August 17, 2018
Thank you all for making this course enjoyable and engaging! If your interest in archaeology continues, please feel free to email me any time even though the course has ended.
Don’t forget to complete your extra credit assignments (scroll down to August 14 for instructions) today if you want the points! I will be working on your Week 7 grades and compiling final grades over the weekend.
August 16, 2018
Your Week 6 grades are now available on D2L. If you have a question about your grade, please include the link to the post or comment in the email.
REMINDER! Your final blog posts for the class are due by 11:59 pm TODAY!!
August 15, 2018
As a supplement to this week’s topic on ethics, I want to direct you to this panel discussion, “Who Owns the Past?” filmed at the Oriental Institute on May 1, 2010. Three scholars from three different museums discuss their perspectives on the ethics of archaeological collections and displays.
August 14, 2018
Some of you may have noticed that there is a space for Week 7 Archaeology in the News comments on the grade book, but no assignment listed on the schedule. This assignment is for EXTRA CREDIT! Chose one or two of your classmates’ Archaeology in the News Reflection posts. Write one 100-word comment for five extra points or two 100-word comments for ten extra points. To get the full ten points your comments need to be on two different posts. Like other comment assignments you must reach the word count and engage with the blog post and course content to get the points. The deadline to complete your comments to get the extra points is Friday, August 17 by 5:00 pm.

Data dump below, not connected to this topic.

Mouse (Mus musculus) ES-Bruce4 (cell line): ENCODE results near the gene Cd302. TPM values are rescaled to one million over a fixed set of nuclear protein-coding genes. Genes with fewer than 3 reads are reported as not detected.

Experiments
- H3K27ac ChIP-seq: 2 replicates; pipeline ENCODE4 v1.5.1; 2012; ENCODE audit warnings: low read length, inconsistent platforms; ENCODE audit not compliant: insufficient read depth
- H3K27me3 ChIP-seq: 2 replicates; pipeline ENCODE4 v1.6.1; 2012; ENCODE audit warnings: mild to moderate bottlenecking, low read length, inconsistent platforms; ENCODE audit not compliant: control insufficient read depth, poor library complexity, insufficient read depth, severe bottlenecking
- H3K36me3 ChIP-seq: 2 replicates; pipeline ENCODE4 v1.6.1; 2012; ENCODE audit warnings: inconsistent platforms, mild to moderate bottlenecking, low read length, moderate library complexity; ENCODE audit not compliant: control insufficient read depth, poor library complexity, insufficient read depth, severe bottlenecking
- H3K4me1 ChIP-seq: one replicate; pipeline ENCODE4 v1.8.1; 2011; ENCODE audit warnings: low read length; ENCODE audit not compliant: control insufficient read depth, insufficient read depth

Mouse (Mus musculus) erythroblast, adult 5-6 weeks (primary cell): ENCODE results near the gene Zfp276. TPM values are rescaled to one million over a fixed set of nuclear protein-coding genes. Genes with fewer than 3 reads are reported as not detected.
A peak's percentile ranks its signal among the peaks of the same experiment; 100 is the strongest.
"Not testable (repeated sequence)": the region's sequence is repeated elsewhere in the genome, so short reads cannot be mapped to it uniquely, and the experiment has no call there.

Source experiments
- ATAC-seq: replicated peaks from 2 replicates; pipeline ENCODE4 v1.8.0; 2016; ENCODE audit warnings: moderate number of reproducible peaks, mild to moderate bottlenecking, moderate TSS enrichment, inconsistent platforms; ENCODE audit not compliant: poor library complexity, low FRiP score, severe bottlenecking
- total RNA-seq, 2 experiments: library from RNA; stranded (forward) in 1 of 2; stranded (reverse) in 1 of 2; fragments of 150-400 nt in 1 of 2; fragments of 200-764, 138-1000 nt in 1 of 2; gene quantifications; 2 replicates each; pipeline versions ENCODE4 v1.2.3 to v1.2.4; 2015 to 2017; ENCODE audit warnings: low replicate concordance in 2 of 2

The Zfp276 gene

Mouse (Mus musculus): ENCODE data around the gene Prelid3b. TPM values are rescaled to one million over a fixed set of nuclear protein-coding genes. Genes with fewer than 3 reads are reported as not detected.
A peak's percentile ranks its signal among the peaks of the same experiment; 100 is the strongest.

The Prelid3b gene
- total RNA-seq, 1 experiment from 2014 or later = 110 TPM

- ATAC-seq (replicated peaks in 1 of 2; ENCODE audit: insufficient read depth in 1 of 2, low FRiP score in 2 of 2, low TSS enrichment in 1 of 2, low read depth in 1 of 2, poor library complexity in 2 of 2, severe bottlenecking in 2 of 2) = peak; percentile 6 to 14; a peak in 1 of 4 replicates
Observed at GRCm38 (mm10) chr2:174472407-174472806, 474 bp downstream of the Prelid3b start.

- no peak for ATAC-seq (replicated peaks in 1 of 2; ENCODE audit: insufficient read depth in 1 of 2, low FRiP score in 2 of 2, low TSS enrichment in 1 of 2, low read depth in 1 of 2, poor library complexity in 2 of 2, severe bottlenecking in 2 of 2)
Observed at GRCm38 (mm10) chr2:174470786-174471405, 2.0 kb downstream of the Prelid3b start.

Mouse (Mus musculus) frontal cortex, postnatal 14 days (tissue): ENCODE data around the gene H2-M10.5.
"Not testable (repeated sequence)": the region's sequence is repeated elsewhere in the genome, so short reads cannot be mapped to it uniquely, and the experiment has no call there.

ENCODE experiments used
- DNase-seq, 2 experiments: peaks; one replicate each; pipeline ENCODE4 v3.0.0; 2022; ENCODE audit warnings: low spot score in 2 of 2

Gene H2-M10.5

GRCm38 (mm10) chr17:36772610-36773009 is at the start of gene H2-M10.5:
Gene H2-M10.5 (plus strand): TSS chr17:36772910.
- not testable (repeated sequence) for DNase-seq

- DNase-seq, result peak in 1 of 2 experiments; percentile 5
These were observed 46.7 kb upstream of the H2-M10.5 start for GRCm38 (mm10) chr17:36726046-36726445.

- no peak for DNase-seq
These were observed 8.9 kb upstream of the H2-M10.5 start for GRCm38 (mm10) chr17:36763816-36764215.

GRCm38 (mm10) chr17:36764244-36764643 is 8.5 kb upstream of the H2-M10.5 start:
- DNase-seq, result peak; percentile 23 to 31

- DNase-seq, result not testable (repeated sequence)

August 13, 2018
It was brought to my attention that the Week 7 quiz was not working – I’ve looked into this and realized it was my mistake. The quiz is available now, but let me know if you have any other issues with accessing it. Unfortunately, since this is the last week of class, I am not able to extend the deadline for the quiz to make up for the lost day when it was not working.
August 10, 2018
Next week is the last week of class! The last day of class is Thursday, August 16. Please note the earlier due date for your weekly assignments. If you have any questions or concerns about finishing the course, please email me as soon as possible.
Also, remember to fill out your SIRS forms – these will be available until August 28.
August 9, 2018
I thought I would participate in Archaeology in the News this week, since I came across this really cool article through a friend in Northern Ireland: The Horse Skulls Hidden in the Dance Floors of Ireland, from JSTOR Daily on July 30.
As I’ve already mentioned in my introduction, I specialize in historical archaeology, zooarchaeology, and landscape analysis. Often all of these things overlap when excavating and researching a community on the household scale. You’ve already learned a bit about zooarchaeology in the lectures and readings for this course, particularly how it can tell us about what people were eating in the past. At its most basic definition, zooarchaeology is the study of human and animal relationships. A relationship can include broad processes like domestication and consumption of livestock, to the more personal, such as rootwork. This article caught my eye because lately I’ve been interested in the use of animal bones in folk and religious practices in communities and in the home, several of which are mentioned here. Scholars interpreted the horse skulls found underneath floorboards as either tools for acoustic amplification or as charms for luck. Perhaps the answer is both.